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This is the first of a series of comments on David Brooks’ book.

David Brooks nails it with his new book,The Social Animal.  After looking at all the great research going on these days into human behavior, one of his core conclusions is that the emotional connections we make throughout life determine who we are, and who we can become.

Brooks cites several research studies about the importance of student-teacher connection when it comes to student achievement. One comment from a great interview on San Francisco’s KQED radio show, “Forum” with Michael Krasny: “I came across one researcher who said that if you want to know who is going to drop out of school, go into… when you go into a school and ask the kid, ‘Who’s your favorite teacher?,’ and if they give you an answer to that question, that kid will not drop out.  If they look at you as if that question is absurd then those kids are at risk.”

That human connection is even more important than grades and SAT scores.  It’s about self-determination, which is so critical to happiness and productivity.

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In an industry that is full of drama queens and one shot wonders, people have responded to Shelly Lazarus. She’s got the accolades and longevity to prove it. Now, the Chairman of Ogilvy & Mather Worldwide, she has been a leader at the storied advertising agency for decades; starting as an account executive when most women were still relegated to the secretarial pool, and advancing through the ranks in a series of promotions that landed her the top spot: Chief Executive Officer.

Keep reading to view a video of Shelly talking about her passion for her work.
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Poosie Orr on Parenting (Traits #1 & #2)

Donald Van de Mark        March 22, 2011
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“You want them to have fun! You want them to be able to do what they want to do.”

This is a quote from Poosie Orr, whom I talk about at length in my book, The Good Among the Great. Poosie is a mother to four children and a grandmother to six, all of whom are terrific, independent-minded (Autonomous) people. You could say she’s an expert in raising great kids.

However, Poosie’s parenting style is in many ways the opposite of what we so often see today. She didn’t micromanage her children or worry incessantly over their safety. In fact, when asked how she feels about today’s hovering “helicopter parents,” she responds, “Oh, it makes me cry! Oh, and then they go visit them all the time at college!” Later she goes on to say, about a friend who visits her daughter four times a year at school, “Oh, how awful–for the daughter!”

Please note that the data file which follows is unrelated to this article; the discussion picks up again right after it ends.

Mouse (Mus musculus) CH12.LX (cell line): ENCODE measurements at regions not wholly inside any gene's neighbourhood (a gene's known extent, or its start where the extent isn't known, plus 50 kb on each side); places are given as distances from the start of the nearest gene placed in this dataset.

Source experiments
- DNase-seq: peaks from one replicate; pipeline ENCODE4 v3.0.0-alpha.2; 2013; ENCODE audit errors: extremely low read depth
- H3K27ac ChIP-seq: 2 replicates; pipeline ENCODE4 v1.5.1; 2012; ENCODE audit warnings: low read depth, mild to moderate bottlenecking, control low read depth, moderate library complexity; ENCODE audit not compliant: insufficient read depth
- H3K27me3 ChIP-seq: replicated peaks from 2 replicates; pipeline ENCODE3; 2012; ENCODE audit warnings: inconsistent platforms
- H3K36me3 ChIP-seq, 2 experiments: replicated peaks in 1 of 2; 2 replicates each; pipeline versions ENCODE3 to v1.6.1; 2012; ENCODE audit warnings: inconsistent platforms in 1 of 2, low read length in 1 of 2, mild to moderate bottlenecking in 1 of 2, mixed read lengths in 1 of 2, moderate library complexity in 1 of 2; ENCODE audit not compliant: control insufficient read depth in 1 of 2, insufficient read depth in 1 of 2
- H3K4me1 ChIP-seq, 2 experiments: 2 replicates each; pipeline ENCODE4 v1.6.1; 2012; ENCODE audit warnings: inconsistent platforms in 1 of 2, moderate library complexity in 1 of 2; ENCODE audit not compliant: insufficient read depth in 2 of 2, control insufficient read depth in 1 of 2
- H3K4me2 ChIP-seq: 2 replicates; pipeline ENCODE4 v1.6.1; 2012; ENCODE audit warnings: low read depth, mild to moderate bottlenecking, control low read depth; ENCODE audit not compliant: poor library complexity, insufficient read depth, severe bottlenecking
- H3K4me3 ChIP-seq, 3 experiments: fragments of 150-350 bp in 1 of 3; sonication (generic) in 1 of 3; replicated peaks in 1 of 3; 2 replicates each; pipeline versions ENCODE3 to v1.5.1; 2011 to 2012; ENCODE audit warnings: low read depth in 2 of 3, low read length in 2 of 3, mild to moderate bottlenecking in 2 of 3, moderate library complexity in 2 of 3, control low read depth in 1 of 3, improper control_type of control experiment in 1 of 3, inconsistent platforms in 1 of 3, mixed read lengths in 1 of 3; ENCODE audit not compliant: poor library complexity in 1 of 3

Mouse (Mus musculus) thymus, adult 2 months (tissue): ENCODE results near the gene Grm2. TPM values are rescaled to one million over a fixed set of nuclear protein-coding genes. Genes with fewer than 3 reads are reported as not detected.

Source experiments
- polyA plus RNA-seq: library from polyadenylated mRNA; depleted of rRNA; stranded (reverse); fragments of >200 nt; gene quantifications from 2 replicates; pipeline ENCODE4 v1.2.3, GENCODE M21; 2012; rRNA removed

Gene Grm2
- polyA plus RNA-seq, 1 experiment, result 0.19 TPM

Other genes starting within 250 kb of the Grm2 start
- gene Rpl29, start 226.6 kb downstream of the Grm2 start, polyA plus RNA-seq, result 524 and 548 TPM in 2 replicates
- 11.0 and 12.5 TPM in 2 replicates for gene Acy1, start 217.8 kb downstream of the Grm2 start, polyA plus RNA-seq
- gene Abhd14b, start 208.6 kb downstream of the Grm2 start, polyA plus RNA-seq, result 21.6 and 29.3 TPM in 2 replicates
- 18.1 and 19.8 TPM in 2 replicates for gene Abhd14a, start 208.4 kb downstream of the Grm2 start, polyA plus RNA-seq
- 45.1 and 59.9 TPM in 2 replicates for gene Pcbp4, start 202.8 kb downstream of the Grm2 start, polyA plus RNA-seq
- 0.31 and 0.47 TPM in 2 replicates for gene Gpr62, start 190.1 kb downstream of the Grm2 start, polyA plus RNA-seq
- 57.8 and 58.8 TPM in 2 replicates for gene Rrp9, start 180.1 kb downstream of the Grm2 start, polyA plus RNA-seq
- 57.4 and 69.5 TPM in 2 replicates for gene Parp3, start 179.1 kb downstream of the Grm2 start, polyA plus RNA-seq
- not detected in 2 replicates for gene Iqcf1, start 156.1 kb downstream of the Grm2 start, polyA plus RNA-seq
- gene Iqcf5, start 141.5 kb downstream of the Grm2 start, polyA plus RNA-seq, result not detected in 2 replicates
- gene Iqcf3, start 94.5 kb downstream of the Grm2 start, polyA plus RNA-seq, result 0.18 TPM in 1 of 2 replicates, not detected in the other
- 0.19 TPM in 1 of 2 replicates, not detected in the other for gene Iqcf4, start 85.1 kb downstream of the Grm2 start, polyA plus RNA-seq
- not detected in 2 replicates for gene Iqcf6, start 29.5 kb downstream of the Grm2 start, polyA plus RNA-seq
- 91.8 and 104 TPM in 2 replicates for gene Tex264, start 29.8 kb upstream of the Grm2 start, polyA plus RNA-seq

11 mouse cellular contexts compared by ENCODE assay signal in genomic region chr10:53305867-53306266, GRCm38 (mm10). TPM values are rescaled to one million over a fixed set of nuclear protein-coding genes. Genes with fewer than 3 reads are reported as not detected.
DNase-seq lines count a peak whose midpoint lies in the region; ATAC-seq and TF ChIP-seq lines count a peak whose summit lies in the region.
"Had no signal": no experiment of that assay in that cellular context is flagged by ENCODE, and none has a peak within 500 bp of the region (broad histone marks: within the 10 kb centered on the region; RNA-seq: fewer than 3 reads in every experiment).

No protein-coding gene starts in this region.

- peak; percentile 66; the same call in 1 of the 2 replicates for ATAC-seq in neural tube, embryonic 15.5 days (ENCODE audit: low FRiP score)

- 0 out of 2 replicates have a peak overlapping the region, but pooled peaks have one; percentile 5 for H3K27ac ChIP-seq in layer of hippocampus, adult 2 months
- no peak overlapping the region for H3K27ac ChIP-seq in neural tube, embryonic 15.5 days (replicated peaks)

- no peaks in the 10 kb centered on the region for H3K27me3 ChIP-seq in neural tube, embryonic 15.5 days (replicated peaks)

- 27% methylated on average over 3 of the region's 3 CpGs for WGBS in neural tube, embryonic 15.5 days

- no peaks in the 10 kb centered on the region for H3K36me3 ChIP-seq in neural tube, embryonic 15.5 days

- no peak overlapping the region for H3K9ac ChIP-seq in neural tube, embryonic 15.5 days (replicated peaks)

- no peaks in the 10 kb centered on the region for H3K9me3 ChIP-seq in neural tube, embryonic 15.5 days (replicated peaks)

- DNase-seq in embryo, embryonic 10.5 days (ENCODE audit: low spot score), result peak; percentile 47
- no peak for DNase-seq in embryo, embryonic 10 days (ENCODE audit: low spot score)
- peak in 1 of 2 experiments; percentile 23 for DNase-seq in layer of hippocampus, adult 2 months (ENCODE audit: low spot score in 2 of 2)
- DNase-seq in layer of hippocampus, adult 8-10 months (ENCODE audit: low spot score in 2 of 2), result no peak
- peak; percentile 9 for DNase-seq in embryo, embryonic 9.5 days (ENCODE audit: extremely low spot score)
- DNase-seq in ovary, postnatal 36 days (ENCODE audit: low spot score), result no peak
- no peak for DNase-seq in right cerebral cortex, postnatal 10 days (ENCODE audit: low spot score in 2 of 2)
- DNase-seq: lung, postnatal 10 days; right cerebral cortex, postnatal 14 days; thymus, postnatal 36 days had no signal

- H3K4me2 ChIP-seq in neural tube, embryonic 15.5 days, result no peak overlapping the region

Here she is, sharing her feelings about modern parenting:

Poosie may be on to a trend.

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This Wednesday, March 16 I will be reading from and talking about Chapter 10 of my book, The Good Among the Great, at Books, Inc. in San Francisco. Joining me will be the beautiful and talented dancer Muriel Maffre, whom I profile in my book. We’ll be talking about Trait #10: Performance and Process-Oriented. Below is a video of Maffre performing the Dying Swan from Swan Lake (Natalie Portman, beware!):

Talk/Signing Details:
Books, Inc.
601 Van Ness Ave.
San Francisco, C.A.
7-8PM

If you make it, please say hello.

Cheers from Sonoma,

Donald Van de Mark

I want your feedback!  Which of the 19 traits are you studying, and how are you incorporating them into your daily life?  Connect with me on:
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To raise awareness of my book, The Good Among the Great (April 2011), I’m doing a Goodreads Book Giveaway. If you’re a site member, or even if you aren’t yet, you can register for the Giveaway by clicking the button below.

Goodreads Book Giveaway

The Good Among the Great: 19 Traits of the Most Admirable, Creat... by Donald Van de Mark

The Good Among the Great

by Donald Van de Mark

Giveaway ends March 30, 2011.

See the giveaway details
at Goodreads.

Enter to win

If you win, let me know and do share your comments with me. I’d love to hear your thoughts about the 19 Traits.

Cheers from Sonoma,
Donald Van de Mark